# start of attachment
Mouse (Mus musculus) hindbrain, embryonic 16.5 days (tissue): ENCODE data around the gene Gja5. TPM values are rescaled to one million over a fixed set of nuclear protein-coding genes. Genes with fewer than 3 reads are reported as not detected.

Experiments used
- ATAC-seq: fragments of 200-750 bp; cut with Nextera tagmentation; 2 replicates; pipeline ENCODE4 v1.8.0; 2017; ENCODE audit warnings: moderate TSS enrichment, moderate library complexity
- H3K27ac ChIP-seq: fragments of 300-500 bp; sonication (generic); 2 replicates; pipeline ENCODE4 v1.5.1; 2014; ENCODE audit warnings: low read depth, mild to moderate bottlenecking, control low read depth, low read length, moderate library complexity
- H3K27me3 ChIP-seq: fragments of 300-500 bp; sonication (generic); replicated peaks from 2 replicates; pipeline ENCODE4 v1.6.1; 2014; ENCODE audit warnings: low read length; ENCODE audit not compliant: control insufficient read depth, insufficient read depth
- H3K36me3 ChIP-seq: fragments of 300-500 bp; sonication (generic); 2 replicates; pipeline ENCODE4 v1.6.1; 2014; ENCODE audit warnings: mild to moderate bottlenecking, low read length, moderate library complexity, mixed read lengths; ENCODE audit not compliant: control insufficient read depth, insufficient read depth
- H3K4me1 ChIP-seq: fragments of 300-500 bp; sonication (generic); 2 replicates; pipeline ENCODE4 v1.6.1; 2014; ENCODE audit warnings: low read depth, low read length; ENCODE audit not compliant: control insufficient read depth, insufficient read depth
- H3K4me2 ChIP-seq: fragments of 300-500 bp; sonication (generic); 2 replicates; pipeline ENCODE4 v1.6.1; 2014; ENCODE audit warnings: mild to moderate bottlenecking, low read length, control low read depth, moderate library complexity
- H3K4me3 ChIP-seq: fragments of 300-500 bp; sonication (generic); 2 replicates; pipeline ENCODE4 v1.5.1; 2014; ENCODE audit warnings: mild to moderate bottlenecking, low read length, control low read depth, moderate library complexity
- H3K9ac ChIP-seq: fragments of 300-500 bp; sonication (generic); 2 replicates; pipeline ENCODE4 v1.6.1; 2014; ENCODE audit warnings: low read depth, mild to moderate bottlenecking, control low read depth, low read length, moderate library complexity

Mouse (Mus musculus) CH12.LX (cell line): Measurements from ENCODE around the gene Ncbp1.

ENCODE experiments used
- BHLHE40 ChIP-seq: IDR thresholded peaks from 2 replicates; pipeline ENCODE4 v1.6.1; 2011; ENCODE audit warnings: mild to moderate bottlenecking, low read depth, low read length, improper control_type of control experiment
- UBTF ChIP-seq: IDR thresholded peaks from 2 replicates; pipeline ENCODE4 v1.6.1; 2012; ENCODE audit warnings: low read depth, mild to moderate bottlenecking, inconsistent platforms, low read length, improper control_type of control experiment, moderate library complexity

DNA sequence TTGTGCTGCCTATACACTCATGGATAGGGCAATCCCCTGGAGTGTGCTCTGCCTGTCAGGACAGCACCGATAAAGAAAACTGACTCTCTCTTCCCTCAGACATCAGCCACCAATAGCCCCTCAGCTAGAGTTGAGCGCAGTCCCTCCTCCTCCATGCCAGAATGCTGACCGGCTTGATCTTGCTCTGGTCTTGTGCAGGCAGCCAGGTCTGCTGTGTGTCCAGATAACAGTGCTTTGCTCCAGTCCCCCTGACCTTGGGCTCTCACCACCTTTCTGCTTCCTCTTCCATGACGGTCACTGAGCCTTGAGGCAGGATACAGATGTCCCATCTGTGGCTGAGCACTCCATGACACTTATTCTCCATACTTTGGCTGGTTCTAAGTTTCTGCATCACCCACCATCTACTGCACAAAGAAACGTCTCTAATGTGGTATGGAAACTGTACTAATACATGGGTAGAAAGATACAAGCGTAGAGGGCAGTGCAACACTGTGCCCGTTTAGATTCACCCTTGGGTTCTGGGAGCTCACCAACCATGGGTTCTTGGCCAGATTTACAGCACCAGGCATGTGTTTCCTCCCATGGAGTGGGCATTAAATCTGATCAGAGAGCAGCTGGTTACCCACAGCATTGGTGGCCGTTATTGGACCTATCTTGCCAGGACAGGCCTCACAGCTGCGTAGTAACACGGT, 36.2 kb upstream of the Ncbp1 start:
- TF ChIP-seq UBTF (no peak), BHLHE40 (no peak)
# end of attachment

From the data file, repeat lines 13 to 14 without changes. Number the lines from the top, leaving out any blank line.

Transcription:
- BHLHE40 ChIP-seq: IDR thresholded peaks from 2 replicates; pipeline ENCODE4 v1.6.1; 2011; ENCODE audit warnings: mild to moderate bottlenecking, low read depth, low read length, improper control_type of control experiment
- UBTF ChIP-seq: IDR thresholded peaks from 2 replicates; pipeline ENCODE4 v1.6.1; 2012; ENCODE audit warnings: low read depth, mild to moderate bottlenecking, inconsistent platforms, low read length, improper control_type of control experiment, moderate library complexity